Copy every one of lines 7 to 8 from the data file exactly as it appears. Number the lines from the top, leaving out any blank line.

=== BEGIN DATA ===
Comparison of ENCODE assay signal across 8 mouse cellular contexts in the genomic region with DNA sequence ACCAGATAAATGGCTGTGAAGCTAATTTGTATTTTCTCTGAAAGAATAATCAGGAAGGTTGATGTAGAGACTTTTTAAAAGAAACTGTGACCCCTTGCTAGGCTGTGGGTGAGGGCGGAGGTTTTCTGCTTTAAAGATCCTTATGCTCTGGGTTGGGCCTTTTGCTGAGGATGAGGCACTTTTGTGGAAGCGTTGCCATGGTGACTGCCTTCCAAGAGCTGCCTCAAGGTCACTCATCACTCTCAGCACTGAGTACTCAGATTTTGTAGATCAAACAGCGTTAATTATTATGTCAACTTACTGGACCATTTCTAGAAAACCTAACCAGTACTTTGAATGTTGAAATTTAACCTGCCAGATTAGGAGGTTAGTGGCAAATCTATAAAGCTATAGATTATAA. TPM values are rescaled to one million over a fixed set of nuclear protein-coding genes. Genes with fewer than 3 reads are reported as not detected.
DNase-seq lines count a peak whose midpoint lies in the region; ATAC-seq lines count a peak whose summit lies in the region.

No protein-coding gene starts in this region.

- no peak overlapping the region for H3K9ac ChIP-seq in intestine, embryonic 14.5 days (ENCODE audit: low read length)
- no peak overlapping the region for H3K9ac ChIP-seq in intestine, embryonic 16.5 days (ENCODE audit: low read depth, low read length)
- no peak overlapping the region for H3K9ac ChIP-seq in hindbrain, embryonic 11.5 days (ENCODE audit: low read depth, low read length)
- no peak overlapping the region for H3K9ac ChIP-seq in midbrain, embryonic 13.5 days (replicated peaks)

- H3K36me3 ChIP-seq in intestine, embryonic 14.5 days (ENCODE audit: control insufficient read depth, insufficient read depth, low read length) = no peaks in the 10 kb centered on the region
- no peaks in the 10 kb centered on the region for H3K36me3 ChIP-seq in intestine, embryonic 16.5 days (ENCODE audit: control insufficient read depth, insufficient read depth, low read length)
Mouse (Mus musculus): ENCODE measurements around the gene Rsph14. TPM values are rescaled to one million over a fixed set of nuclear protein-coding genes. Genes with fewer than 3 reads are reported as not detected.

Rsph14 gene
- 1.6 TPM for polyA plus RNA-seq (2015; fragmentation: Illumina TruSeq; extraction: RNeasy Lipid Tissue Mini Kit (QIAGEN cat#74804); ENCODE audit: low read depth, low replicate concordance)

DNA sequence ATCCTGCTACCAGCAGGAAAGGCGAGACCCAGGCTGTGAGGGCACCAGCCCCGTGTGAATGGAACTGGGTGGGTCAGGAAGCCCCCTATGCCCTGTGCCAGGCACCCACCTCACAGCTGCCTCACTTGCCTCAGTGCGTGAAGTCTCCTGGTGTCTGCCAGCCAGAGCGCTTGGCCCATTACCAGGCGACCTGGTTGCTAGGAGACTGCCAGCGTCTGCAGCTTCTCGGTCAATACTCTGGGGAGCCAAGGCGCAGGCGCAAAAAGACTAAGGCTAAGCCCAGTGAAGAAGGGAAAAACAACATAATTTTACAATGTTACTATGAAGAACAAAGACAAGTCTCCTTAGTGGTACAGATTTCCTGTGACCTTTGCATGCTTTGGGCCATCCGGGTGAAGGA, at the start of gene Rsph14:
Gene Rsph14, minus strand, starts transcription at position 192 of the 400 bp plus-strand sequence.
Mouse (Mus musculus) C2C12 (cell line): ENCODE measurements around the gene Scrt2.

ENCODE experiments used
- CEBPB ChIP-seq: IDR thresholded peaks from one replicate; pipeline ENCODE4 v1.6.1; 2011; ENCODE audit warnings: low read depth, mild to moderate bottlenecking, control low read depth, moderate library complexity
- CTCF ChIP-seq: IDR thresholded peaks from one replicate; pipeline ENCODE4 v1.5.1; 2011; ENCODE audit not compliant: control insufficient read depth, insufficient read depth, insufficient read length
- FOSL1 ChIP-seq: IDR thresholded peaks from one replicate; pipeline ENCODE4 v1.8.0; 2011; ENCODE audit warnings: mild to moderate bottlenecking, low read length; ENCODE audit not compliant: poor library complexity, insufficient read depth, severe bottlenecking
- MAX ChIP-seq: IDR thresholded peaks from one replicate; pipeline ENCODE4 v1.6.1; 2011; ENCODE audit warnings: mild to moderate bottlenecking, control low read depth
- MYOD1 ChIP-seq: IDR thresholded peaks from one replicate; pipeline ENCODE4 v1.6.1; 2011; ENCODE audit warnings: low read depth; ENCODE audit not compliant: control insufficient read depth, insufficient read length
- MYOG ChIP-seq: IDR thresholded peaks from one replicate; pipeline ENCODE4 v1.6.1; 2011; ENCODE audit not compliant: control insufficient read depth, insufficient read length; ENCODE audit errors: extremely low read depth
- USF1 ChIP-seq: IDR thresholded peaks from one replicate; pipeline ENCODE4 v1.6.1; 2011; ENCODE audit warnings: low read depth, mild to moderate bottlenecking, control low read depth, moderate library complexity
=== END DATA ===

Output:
- no peak overlapping the region for H3K9ac ChIP-seq in midbrain, embryonic 13.5 days (replicated peaks)

- H3K36me3 ChIP-seq in intestine, embryonic 14.5 days (ENCODE audit: control insufficient read depth, insufficient read depth, low read length) = no peaks in the 10 kb centered on the region